The Pooling and Servicing Agreement required the Originator to sign blank indorsements in the following form: “Pay to the order of _____, without recourse.” The note contains an undated, signed, blank indorsement in exactly that form signed by the Senior Vice President of the Originator. As required by the Agreement, the Note was transferred from the Originator, to the Depositor, to the Bank. In July 2008, the Originator entered into a voluntary liquidation. At an unknown date, the Originator’s blank indorsement was converted to a special indorsement to the Bank as payee. This handwritten change was undated and unsigned.

In 2012, after the Borrowers defaulted on the note, MERS executed a recorded assignment of the mortgage to the Bank which reads “This assignment is from . . . MERS as nominee for Fremont Investment & Loan, . . . its successors and assigns . . . to HSBC Bank.”

Over the course of its history, the loan had three servicers. To prove the amount of the default at trial, the Bank offered the testimony of the current servicer who proffered as business records the payment history, default letters, and payoff printout. These records indicated the Borrowers had stopped making payments by September 1, 2010. The trial court, however, excluded the documents from evidence, concluding that the Bank failed to present a sufficient foundation.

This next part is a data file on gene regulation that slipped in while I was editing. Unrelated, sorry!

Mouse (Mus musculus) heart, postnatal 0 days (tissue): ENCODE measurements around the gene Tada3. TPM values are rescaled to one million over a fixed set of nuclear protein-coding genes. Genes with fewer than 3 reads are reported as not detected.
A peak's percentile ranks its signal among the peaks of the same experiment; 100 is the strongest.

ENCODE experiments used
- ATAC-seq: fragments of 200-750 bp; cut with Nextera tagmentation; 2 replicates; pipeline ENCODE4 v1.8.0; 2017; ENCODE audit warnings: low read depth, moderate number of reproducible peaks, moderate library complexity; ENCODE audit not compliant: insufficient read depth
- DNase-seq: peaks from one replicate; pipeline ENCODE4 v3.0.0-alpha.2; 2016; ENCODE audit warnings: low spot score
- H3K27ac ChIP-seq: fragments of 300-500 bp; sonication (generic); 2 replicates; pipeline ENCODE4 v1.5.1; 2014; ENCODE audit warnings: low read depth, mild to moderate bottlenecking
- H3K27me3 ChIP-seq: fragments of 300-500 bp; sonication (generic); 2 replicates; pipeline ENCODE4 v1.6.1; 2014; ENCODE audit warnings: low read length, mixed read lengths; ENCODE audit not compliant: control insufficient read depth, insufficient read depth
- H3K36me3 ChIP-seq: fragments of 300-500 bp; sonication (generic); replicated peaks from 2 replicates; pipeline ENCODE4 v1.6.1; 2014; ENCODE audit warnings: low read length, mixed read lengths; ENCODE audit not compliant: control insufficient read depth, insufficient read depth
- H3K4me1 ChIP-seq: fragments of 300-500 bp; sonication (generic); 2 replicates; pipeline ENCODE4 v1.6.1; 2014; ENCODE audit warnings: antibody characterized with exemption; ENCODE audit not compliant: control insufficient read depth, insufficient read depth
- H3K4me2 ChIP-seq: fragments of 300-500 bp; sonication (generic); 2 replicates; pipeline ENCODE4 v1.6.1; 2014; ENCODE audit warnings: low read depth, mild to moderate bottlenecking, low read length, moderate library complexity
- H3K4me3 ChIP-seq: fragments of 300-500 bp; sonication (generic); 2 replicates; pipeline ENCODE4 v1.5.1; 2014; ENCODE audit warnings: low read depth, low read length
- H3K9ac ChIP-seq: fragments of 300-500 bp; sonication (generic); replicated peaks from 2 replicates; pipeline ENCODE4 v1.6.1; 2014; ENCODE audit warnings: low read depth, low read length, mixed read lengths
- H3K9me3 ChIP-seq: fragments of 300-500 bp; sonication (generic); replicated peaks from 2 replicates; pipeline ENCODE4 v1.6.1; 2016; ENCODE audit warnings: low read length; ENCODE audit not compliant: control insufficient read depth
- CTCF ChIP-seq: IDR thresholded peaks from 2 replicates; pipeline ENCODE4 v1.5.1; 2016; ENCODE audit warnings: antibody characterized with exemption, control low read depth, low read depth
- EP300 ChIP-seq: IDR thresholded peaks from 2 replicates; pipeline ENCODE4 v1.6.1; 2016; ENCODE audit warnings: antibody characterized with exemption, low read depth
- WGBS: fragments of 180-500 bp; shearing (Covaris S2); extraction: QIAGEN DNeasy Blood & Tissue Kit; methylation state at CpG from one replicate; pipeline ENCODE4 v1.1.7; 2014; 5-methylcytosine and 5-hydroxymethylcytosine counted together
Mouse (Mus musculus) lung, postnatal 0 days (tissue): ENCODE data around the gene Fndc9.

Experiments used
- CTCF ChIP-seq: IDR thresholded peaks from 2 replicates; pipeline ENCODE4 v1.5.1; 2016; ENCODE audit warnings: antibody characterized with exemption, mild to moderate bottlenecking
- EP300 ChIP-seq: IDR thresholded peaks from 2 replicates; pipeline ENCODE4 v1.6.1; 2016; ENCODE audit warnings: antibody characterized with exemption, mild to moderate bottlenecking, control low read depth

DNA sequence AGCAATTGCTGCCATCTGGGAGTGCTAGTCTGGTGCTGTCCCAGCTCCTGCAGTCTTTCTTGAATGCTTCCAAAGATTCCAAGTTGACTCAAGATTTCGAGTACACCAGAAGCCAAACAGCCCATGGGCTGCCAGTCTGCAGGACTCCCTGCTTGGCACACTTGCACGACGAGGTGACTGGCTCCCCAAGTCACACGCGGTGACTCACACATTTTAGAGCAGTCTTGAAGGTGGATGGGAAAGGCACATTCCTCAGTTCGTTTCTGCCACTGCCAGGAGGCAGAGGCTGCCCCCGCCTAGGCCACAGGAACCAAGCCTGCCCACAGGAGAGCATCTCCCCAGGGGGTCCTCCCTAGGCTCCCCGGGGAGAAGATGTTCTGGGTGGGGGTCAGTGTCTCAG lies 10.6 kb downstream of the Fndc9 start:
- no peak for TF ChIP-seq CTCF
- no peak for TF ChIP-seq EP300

The Borrowers presented one witness, Kathleen Cully, who is admitted to the Bar of New York but not Florida. She is an expert in securitizing income flows for sale to investors, but she acknowledged she was “not an expert in Florida law.” Over the Bank’s objection, Ms. Cully testified to numerous legal opinions, including her opinions that the note at issue was not negotiable; that the Bank lacked standing; and that the Pooling and Servicing Agreement was violated.

After trial, the trial court dismissed the case. Throughout the final judgment, the trial court emphasized that its legal conclusions were based on Cully’s opinions, mentioning Cully by name at least seven times. Regarding Cully’s legal opinions, the final judgment included statements such as the trial court “gives great weight as the trier of fact to the testimony of Defendant’s expert witness, Kathleen Cully,” suggesting Cully’s opinions presented questions of fact subject to credibility determinations rather than legal issues controlled by Florida law. The final judgment holds in relevant part that (1) the note was not a negotiable instrument; (2) the Bank lacked standing; (3) the Bank violated the Pooling and Servicing Agreement; (4) the Servicer’s business records were inadmissible; and (5) the Bank had unclean hands. The Bank timely appealed.

ANALYSIS

(1) The trial court erred by admitting expert testimony on legal issues.

The Bank argues that the trial court committed reversible error by permitting Ms. Cully, the Borrowers’ expert witness, to testify to legal issues. We agree. Even if Cully had an expertise in Florida law, the admission of expert testimony on the legal issues central to the case was an abuse of discretion.